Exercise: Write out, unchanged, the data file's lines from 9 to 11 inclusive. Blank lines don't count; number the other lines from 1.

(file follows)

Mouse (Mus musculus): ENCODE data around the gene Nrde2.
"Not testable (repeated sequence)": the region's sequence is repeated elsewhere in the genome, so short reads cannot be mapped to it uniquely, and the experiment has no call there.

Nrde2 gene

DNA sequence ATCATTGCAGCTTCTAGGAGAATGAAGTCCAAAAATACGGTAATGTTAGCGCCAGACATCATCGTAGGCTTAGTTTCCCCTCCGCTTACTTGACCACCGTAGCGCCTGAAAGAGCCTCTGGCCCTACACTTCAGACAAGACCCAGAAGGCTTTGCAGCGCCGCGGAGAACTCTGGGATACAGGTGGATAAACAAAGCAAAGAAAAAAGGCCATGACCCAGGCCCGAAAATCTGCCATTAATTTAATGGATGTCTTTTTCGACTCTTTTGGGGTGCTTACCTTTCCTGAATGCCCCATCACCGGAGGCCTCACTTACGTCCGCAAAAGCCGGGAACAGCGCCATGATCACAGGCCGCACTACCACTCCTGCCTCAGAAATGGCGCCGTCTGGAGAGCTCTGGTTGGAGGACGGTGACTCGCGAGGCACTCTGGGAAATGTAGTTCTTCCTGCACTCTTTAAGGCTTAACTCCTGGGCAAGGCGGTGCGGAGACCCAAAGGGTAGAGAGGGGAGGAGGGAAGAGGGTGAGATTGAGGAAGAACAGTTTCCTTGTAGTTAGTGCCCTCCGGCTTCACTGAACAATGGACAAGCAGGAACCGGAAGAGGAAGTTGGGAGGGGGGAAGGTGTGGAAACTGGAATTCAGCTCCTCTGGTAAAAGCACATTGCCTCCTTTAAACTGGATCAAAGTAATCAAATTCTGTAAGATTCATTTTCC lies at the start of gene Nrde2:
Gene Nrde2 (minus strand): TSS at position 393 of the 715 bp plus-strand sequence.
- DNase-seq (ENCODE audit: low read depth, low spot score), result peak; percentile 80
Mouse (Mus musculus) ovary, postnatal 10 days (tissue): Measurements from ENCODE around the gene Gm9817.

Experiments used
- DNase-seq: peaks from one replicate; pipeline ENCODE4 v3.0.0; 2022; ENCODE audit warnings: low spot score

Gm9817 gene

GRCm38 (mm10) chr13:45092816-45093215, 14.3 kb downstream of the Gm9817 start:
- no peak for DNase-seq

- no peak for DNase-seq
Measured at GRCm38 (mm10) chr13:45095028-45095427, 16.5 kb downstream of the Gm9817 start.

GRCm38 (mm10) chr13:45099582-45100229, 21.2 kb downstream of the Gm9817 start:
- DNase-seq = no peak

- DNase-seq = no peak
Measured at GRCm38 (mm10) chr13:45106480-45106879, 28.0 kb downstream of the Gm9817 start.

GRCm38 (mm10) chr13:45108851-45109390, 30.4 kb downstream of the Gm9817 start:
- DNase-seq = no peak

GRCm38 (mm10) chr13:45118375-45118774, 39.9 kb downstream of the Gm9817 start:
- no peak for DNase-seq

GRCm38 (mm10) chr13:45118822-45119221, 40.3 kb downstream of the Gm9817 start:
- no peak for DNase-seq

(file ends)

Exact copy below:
- DNase-seq: peaks from one replicate; pipeline ENCODE4 v3.0.0; 2022; ENCODE audit warnings: low spot score

Gm9817 gene

GRCm38 (mm10) chr13:45092816-45093215, 14.3 kb downstream of the Gm9817 start: